The comments posted in this blog are for general informational purposes only. They are not to be considered as legal advice, and they do not establish an attorney-client relationship. For legal advice regarding your specific situation, please consult your attorney.

Copyright 2012 Swenson Lervick Syverson Trosvig Jacobson Schultz, PA

September 24, 2012

Royal Photos Shine Light on Privacy Concerns

Posted in Background Checking, Computer Use, Cyber Bullying, Employee Privacy, Internet Policies, Intrusion upon Seclusion, Invasion of Privacy, Misappropriation of Likeness, Publication of Private Facts, Social Networking, Telework / Telecommuting, Uncategorized tagged , , , , , , , at 10:30 am by Tom Jacobson

As far as I know, no paparazzi has ever caught me in a compromising photo. Well, there is one of me shaving my legs before qualifying for Nationals at the 1985 North Central Conference swimming championships.  It surfaced on Facebook 25 years later (thanks to one of my fun-loving teammates!), but my Gillette moment has obviously never drawn the kind of attention that two royals frolicking on a balcony in France get.

Me, prepping for NCC Swimming Championships (spring, 1985).

The whole Kate and William thing shines new light on an old problem: the blurred line between a person’s public life and private life. So, just what are a person’s rights when that line is crossed?

Minnesota recognizes three distinct claims for invasion of privacy: intrusion upon seclusion, misappropriation of another’s likeness, and publication of private facts.  The Minnesota Supreme Court recognized these three separate claims in the 1998 case of Lake v. Wal-Mart Stores, Inc. In that case, the Court differentiated between the three claims as follows:

Intrusion upon seclusion occurs when one intentionally intrudes, physically or otherwise, upon the solitude or seclusion of another or his private affairs or concerns if the intrusion would be highly offensive to a reasonable person.

Misappropriation protects an individual’s identity and is committed when one appropriates to his own use or benefit the name or likeness of another.

Publication of private facts is an invasion of privacy when one gives publicity to a matter concerning the private life of another if the matter publicized is of a kind that (a) would be highly offensive to a reasonable person, and (b) is not of legitimate concern to the public.

For the most part, the issue is the same as it has always been: people have a right to live their private lives, to not have others misappropriate their identities, and to not have private aspects of their lives made public. But what has changed is the ease with which these rights can be violated. Sophisticated, yet accessible, technology makes it easy to gather information about others. And, with a few clicks of a mouse, that information can be shared with the world.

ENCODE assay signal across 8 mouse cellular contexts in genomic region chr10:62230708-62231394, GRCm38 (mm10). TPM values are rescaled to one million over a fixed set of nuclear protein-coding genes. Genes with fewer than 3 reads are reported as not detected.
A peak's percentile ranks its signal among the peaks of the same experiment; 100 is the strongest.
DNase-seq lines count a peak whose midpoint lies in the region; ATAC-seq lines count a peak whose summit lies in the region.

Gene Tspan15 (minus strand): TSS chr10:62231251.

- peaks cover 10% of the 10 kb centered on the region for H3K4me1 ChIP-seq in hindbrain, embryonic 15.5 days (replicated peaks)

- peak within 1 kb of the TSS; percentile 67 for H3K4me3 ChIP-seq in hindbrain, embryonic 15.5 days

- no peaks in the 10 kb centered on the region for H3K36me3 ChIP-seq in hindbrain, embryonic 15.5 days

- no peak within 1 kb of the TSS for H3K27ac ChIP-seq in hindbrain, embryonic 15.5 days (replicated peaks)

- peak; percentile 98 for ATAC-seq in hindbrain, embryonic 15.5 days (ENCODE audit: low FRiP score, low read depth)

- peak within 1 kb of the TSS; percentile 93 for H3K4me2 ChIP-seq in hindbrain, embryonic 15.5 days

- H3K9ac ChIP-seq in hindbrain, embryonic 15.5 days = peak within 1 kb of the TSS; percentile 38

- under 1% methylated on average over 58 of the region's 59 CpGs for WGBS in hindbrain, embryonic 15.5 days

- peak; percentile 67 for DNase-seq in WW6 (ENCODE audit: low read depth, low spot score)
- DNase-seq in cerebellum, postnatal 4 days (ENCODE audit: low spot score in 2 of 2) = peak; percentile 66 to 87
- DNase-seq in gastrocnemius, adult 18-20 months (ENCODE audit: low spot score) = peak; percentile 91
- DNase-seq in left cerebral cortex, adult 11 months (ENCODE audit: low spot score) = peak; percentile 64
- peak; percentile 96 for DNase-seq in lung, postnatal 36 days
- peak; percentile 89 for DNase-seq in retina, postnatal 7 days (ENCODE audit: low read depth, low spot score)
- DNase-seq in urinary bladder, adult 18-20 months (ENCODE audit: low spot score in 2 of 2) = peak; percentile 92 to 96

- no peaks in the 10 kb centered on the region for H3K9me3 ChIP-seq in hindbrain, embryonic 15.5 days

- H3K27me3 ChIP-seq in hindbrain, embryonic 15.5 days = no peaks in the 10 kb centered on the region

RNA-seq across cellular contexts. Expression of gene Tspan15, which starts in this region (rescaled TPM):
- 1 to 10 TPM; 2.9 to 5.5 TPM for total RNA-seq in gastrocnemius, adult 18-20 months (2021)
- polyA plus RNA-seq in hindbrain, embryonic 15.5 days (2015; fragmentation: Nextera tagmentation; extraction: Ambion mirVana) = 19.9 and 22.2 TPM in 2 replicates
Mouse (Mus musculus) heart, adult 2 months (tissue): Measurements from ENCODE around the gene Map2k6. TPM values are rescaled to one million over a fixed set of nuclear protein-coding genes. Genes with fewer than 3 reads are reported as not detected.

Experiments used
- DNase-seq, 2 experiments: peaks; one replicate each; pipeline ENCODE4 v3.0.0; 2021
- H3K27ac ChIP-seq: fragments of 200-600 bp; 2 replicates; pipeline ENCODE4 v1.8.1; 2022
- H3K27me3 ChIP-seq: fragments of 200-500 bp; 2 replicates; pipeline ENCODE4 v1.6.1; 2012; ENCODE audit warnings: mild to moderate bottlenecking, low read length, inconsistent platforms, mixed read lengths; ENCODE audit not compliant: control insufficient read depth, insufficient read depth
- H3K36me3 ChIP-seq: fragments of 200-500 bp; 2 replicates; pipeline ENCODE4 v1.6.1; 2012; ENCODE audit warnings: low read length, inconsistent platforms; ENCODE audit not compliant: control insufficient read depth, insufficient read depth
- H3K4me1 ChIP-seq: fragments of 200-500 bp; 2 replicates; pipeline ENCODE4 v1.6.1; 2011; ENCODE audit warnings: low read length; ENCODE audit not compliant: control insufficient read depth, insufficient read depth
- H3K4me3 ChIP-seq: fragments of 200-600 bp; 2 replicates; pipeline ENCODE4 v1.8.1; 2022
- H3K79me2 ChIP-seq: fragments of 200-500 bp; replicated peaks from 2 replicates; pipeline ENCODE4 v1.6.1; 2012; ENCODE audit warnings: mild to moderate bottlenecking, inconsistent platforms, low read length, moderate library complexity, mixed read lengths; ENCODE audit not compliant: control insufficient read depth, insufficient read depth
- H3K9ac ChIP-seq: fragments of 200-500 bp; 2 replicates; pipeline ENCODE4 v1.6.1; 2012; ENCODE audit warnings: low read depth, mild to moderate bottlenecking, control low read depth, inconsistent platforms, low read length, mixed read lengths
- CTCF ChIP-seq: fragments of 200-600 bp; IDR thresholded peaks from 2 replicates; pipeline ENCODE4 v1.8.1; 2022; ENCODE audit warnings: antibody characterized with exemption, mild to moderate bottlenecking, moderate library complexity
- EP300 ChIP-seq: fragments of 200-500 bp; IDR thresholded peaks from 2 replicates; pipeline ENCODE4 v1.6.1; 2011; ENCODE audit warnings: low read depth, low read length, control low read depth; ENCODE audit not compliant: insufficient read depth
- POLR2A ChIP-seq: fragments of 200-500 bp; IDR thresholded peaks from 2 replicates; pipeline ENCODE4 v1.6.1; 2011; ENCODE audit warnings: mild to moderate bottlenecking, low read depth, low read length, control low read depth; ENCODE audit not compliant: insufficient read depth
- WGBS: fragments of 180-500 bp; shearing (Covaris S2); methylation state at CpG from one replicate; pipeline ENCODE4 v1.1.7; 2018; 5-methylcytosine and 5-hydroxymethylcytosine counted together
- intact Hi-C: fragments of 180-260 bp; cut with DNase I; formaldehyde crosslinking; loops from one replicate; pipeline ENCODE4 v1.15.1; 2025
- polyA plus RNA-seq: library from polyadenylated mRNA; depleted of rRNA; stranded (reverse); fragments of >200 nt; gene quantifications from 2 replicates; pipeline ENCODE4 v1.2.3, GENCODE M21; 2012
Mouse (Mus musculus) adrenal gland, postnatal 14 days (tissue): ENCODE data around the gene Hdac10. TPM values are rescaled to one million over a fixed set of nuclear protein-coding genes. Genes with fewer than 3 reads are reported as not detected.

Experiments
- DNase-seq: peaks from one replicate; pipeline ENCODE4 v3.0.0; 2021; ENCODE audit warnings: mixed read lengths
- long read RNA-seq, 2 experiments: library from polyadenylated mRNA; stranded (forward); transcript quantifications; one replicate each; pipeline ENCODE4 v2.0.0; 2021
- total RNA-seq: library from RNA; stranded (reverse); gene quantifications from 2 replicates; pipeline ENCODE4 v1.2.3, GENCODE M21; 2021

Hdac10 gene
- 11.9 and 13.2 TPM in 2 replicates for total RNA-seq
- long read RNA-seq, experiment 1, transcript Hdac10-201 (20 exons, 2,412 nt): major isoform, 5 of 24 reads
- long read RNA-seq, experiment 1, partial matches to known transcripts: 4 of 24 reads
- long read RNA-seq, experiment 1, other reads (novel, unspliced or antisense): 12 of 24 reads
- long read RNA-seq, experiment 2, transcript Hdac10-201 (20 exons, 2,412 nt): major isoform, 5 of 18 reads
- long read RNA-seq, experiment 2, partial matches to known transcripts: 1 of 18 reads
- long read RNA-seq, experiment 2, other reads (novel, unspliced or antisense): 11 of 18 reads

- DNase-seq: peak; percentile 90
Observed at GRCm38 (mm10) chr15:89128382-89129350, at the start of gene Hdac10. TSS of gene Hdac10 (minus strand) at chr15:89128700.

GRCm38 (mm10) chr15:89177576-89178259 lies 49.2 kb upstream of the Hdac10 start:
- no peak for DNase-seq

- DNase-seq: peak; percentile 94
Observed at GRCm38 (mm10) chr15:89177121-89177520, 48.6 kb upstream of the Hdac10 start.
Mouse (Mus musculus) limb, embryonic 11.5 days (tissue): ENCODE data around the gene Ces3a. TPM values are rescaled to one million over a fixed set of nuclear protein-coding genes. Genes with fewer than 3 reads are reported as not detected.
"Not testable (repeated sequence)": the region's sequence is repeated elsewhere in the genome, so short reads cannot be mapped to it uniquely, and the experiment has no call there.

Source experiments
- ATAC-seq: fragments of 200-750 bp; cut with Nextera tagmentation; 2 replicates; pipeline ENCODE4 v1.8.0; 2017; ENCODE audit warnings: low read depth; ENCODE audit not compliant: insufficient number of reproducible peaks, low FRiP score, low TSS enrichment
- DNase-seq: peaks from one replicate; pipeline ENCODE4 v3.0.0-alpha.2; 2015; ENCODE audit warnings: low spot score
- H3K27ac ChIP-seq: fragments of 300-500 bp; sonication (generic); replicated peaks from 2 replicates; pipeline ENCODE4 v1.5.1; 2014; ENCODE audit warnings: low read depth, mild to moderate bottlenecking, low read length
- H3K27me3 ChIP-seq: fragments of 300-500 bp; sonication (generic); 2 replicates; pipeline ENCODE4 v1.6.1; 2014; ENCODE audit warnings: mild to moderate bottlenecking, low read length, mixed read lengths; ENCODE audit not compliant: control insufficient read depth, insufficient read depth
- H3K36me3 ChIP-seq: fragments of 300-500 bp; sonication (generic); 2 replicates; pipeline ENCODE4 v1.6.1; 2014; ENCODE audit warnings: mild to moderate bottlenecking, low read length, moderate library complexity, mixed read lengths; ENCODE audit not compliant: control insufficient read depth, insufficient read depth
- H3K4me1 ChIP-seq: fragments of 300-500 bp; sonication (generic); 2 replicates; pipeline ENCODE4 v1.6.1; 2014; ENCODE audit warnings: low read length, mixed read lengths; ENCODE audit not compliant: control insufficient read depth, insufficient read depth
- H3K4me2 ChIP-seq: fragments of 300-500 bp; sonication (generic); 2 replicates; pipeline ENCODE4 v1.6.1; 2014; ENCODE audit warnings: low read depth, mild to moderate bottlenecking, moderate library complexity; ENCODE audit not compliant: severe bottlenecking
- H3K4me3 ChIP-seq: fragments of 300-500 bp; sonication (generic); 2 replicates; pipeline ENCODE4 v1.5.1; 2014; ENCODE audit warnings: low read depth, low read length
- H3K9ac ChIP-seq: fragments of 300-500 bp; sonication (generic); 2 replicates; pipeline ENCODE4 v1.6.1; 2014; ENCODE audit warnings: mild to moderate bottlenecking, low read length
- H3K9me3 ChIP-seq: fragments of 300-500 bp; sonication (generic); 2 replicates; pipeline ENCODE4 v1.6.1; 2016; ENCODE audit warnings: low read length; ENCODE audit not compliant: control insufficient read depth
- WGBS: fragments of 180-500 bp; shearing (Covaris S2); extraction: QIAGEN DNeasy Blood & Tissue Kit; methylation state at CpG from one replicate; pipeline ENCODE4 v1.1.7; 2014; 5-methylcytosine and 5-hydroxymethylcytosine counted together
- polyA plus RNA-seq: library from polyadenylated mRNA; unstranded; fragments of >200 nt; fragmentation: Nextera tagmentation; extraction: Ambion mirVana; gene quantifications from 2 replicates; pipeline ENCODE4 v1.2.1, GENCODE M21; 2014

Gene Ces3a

The workplace presents special privacy challenges. Employers have a need to know about the people they hire and employ, so they want to gather information about those employees. Employers also need to make sure their computers, websites, e-mail and other technologies are being used appropriately, so they may want to monitor their employees’ use of these technologies. And, once sensitive information is learned, employers are challenged to make sure it is not used or shared inappropriately.

What you need to know: To minimize the risk of being held liable for invasion of privacy, employers need to develop policies and procedures that strike a balance between their need to gather and use relevant information about employees and their employees’ privacy rights.  This is particularly true with respect to technology and social media policies.

For more information about this article, please contact me at taj@alexandriamnlaw.com.

The comments posted in this blog are for general informational purposes only. They are not to be considered as legal advice, and they do not establish an attorney-client relationship. For legal advice regarding your specific situation, please consult your attorney.

Copyright 2012 Swenson Lervick Syverson Trosvig Jacobson Schultz, PA

June 12, 2012

NLRB Issues Third Social Media Report

Posted in Computer Use, Employee Handbooks, Facebook, National Labor Relations Act, Protected Concerted Activity, Social Media, Social Media in the Workplace, Social Networking tagged , , , at 9:26 am by Tom Jacobson

The National Labor Relations Board (NLRB) on May 30, 2012 issued its third report addressing social media in the workplace.  Like its two previous reports, this one analyzes social media policies used by various employers, and it describes how they are lawful or unlawful under the National Labor Relations Act (NLRA).  This report covers concepts such as:

  • Use of social media and confidential information
  • “Friending” co-workers
  • Privacy, legal matters, online tone, prior permission, and resolving concerns